When Sean* was served divorce papers, he was hurt – and then he got angry. Really, really angry. Sean used a baseball bat to shatter every window and headlight in his wife’s car. But he didn’t stop there. 

Sean kicked in the front door of his home and went after his brother-in-law with the bat.

Sean was arrested, charged with domestic assault and battery, and thrown in jail. After a few days behind bars, Sean went to court and was served with a protective order. He pleaded guilty to charges and received a deferred sentence – and an order to attend anger management classes.

We all know what anger is, and we’ve all felt it – whether as a flutter of irritation or full-fledged fury.  Anger is a completely normal human reaction to stress, anxiety or fear. But when anger turns destructive – like it did in Sean’s case – it can impact and even destroy relationships, cause problems in the workplace and affect quality of life.

Not only is anger a psychological state; it is also a physiological state.  Anger triggers the “fight-or- flight” syndrome. Your heart rate goes up, blood pressure rises and stress hormones are released. When humans had to run from saber-tooth tigers, this response to threat was useful – but it doesn’t help much when you’re driving in heavy traffic. Since anger is normal, what are we supposed to do with it?

In the Anger Management program at Family & Children’s Services, participants learn to control their responses to anger. Therapists create a safe, secure environment so that participants in the group are open to expressing themselves.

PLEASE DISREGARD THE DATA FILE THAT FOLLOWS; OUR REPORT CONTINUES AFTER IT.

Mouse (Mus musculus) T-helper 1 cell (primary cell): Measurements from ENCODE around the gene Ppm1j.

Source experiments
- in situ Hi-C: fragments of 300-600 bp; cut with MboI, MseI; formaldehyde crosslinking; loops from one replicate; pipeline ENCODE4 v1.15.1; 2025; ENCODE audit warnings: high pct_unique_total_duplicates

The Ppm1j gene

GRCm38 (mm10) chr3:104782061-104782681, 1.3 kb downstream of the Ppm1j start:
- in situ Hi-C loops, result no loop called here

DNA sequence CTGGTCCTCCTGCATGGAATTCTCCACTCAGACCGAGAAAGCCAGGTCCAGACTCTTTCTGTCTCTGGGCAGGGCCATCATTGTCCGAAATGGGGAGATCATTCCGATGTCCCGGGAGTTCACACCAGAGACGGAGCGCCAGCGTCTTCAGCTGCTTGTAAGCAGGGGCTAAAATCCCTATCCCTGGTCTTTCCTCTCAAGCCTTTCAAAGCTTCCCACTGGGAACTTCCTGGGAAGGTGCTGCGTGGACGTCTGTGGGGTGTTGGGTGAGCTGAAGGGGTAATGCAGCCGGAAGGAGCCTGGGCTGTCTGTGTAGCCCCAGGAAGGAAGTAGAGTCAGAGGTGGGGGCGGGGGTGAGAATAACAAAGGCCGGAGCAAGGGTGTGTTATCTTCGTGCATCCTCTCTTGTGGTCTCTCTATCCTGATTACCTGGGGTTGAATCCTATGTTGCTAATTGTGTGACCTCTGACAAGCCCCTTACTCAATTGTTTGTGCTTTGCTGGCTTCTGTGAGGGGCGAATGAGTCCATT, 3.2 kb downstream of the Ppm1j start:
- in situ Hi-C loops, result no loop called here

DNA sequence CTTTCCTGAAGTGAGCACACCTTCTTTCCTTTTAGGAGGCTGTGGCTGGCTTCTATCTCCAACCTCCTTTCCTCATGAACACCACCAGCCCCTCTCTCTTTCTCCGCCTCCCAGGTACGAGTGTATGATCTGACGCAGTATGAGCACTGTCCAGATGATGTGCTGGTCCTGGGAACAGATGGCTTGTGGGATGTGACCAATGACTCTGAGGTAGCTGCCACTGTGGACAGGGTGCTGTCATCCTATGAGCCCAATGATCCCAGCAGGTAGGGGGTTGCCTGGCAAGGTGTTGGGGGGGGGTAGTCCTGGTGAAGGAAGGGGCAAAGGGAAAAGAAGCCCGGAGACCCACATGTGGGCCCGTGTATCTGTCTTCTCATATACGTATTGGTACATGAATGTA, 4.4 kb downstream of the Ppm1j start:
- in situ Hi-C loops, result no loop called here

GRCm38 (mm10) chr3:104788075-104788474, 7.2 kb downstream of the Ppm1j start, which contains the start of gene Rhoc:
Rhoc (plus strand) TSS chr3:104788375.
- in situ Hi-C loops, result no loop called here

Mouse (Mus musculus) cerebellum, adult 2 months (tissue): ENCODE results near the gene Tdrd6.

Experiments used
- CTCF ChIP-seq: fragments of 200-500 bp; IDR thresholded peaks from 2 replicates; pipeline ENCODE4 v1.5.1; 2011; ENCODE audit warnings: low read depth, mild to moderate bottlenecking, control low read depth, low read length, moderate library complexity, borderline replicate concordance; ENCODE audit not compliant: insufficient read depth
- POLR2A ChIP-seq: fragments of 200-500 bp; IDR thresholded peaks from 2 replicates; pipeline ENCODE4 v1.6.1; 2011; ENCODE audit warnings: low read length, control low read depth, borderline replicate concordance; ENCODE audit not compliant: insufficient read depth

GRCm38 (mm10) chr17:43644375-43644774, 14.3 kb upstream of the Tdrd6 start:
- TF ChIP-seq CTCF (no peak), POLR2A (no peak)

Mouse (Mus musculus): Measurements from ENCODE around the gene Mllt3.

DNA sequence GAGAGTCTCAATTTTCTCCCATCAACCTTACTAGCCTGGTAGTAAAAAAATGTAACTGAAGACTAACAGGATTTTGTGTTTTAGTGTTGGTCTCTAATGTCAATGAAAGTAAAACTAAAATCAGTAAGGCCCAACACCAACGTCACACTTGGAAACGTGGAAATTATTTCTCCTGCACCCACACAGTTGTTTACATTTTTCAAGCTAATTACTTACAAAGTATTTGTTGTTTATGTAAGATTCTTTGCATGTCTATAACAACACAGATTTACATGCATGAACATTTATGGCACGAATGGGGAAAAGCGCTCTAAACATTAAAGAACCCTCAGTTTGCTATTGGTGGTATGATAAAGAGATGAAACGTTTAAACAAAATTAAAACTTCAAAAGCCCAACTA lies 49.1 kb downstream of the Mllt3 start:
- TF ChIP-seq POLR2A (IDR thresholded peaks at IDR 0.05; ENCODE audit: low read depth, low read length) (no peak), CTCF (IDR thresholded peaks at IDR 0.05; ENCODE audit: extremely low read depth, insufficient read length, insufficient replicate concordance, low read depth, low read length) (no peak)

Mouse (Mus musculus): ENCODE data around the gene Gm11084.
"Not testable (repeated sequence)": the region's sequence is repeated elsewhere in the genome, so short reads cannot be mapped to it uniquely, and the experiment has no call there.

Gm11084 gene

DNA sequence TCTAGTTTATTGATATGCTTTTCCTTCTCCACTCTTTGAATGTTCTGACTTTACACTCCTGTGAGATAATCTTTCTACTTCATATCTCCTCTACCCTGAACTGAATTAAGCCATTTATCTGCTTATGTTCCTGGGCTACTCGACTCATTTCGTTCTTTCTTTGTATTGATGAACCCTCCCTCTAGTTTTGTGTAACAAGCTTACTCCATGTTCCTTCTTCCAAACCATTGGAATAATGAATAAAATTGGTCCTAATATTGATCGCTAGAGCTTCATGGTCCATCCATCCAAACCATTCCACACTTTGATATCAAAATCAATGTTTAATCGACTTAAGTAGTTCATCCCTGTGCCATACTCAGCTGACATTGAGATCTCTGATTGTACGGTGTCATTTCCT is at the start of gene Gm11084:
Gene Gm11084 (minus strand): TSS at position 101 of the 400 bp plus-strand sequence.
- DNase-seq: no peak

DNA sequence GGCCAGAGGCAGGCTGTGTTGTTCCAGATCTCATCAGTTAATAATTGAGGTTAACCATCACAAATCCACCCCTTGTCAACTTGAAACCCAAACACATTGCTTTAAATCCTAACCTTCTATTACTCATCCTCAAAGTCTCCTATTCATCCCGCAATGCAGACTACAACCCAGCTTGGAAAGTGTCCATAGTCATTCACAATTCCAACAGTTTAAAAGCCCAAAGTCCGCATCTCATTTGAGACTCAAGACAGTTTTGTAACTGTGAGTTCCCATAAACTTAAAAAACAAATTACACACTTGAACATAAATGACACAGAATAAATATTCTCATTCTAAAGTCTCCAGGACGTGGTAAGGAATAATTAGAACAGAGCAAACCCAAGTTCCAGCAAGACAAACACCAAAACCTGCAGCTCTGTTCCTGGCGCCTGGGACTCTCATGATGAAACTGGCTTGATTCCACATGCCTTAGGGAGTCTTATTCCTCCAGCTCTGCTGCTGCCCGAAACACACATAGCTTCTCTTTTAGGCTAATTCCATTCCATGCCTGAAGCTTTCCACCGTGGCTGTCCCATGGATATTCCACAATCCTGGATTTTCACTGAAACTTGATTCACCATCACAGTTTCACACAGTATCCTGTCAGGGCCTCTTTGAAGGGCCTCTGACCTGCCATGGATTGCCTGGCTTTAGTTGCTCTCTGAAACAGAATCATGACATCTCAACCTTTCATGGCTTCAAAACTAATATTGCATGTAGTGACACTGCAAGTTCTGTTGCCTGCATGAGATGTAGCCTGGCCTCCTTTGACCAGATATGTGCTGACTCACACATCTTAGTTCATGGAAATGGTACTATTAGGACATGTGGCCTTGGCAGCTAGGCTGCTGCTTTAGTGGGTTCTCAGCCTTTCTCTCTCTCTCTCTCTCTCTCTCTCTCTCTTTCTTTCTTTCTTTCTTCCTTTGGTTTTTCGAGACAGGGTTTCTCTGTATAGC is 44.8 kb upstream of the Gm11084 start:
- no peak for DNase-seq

Explains Therapist Deborah Gesin, “The anger management group offered by Family & Children’s Services teaches the concepts of pro-social behavior and the ability to change your ways of thinking.  Cognitive restructuring increases the ability to problem-solve, communicate effectively without losing your temper and learn new approaches to resolving difficulties.”

If mandated to attend an anger management program, it may feel like a punishment or something to be endured but, as Sean attests, the benefits far outweigh any perceived negatives.

“At first, I didn’t want to be here, didn’t think I needed it,” Sean said. “In group, we learned how to not let people get to us. I used that when I was having a stressful conversation with my ex-wife, and things turned out better than usual. I’m glad I came.”

The Anger Management program lasts 18 weeks. Sean has completed 12 sessions and made incredible progress. He takes responsibility for his actions and his part in creating situations. Sean has learned new ways to express himself within relationships and has learned how to keep his cool when anger runs hot. He often serves as a mentor for newcomers to the group.

We can’t predict events or circumstances in our lives; from time to time, things will happen that anger us. But if your rage is impacting your relationships or causing problems in other areas, consider anger management classes


* name and image changed to protect client’s privacy